DON’T BUG US, WE’RE LEGISLATING!
“The Peoria-based company said these provisions would increase its insurance costs by at least 20 percent, or more than $100 million, just in the first year of the health-care overhaul program. …
A letter Thursday to President Barack Obama and members of Congress signed by more than 130 economists predicted the legislation would discourage companies from hiring more workers and would cause reduced hours and wages for those already employed.”
The left wing media is cheering for all it is worth right now, desperately trying to drag the rotting husk of this monstrous abomination of a “reform” across the finish line. In their frenzy they do not appear to be smart enough to realize that their jobs are on the line, too. When companies have to cut costs, they will cut both employees and a lot of other costs.
Like advertising. The lifeblood of the media.
Don’t tempt me.
“In a letter Thursday to House Speaker Nancy Pelosi (D-Calif.) and House Republican Leader John Boehner of Ohio, Caterpillar urged lawmakers to vote against the plan “because of the substantial cost burdens it would place on our shareholders, employees and retirees.” …
Caterpillar noted that the company supports efforts to increase the quality and the value of health care for patients as well as lower costs for employer-sponsored insurance coverage.
“Unfortunately, neither the current legislation in the House and Senate, nor the president’s proposal, meets these goals,” the letter said.”
You may remember that the Preznit tried to bootstrap Caterpillar on behalf of the Stinkulus last February:
President Obama today repeated the claim we asked about yesterday at the press briefing that Jim Owens, the CEO of Caterpillar, Inc., “said that if Congress passes our plan, this company will be able to rehire some of the folks who were just laid off.”
Caterpillar announced 22,000 layoffs last month.
But after the president left the event, Owens said the exact opposite.
Asked if the stimulus package would be able to stop the 22,000 layoffs or not, Owens said, “I think realistically no. The truth is we’re going to have more layoffs before we start hiring again”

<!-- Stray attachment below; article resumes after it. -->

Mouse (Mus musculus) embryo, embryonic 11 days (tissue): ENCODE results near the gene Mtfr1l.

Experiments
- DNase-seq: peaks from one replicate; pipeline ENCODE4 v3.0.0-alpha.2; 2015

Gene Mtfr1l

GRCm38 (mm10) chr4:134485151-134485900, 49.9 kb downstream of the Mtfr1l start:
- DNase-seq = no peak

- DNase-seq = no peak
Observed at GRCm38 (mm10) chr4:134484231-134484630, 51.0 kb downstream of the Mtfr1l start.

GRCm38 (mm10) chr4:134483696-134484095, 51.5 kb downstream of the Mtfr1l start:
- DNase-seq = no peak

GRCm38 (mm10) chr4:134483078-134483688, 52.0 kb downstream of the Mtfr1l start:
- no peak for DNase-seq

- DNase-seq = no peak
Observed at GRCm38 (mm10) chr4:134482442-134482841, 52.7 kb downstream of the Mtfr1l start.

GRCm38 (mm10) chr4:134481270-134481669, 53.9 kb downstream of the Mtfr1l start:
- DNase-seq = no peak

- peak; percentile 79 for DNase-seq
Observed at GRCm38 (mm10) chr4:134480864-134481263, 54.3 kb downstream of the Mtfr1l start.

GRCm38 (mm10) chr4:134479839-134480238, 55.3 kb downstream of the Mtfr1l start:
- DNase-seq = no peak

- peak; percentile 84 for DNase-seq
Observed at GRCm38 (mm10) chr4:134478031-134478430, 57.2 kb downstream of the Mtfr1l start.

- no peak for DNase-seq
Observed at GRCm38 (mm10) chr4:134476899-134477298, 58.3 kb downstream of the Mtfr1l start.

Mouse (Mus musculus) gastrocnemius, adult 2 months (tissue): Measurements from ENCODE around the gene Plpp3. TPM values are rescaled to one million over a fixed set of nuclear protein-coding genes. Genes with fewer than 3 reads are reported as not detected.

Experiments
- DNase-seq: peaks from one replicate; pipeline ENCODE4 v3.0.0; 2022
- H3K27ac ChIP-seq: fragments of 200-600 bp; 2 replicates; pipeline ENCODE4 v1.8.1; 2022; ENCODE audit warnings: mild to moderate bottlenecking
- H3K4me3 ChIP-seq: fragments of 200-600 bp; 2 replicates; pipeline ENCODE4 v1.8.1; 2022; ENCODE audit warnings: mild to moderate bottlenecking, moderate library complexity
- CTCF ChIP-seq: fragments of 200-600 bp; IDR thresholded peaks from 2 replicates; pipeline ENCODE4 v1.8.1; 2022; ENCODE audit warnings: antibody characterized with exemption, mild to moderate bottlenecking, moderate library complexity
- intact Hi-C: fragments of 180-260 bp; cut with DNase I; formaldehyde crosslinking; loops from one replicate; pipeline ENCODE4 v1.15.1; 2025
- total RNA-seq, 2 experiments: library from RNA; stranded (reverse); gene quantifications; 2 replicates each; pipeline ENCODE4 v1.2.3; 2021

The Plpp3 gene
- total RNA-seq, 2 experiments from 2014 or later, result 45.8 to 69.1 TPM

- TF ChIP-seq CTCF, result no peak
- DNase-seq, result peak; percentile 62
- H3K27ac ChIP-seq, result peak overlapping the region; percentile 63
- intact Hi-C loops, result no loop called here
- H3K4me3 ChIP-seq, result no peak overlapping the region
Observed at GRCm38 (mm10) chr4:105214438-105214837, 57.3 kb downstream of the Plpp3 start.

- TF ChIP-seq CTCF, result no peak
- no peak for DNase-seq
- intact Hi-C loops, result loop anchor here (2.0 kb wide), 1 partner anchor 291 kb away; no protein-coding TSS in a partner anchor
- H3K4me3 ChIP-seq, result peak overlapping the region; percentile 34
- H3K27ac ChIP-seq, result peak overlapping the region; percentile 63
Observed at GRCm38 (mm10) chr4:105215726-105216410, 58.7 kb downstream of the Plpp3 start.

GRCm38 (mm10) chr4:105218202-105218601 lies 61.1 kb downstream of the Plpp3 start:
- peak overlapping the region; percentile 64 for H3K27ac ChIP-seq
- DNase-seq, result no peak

As of October: Caterpillar is hiring … but also firing
Caterpillar Inc. on Monday said it plans to bring back 550 laid-off employees, as the earth-moving machinery giant works to align production levels with what it called improving demand.
At the same time, the news wasn’t as good for a separate batch of 2,500 idled workers. The Peoria, Ill.-based company said those employees will be receiving separation packages.
At that rate, the Stimulus will bring back all the jobs in about 70 or 80 years. Unless Health Control passes. Then it will take several centuries.
But your hair implants will be absolutely “free”*!
(*Your implants will be free–but you won’t.)
UPDATE: The late Milton Freidman, freed:
In Mr. Solzhenitsyn’s words, “among all these persecutions [of the old doctor] the most persistent and stringent had been directed against the fact that Doctor Oreschenkov clung stubbornly to his right to conduct a private medical practice, although this was forbidden.”
In the words of Dr. Oreschenkov in conversation with Lyudmila Afanasyevna, a longtime patient and herself a physician in the cancer ward: “In general, the family doctor is the most comforting figure in our lives. But he has been cut down and foreshortened. . . . Sometimes it’s easier to find a wife than to find a doctor nowadays who is prepared to give you as much time as you need and understands you completely, all of you.”
Lyudmila Afanasyevna: “All right, but how many of these family doctors would be needed? They just can’t be fitted into our system of universal, free, public health services.”
Dr. Oreschenkov: “Universal and public—yes, they could. Free, no.”
Lyudmila Afanasyevna: “But the fact that it is free is our greatest achievement.”
Dr. Oreschenkov: “Is it such a great achievement? What do you mean by ‘free’? The doctors don’t work without pay. It’s just that the patient doesn’t pay them, they’re paid out of the public budget. The public budget comes from these same patients. Treatment isn’t free, it’s just depersonalized. If the cost of it were left with the patient, he’d turn the ten rubles over and over in his hands. But when he really needed help he’d come to the doctor five times over. . . .
“Is it better the way it is now? You’d pay anything for careful and sympathetic attention from the doctor, but everywhere there’s a schedule, a quota the doctors have to meet; next! . . . And what do patients come for? For a certificate to be absent from work, for sick leave, for certification for invalids’ pensions: and the doctor’s job is to catch the frauds. Doctor and patient as enemies—is that medicine?“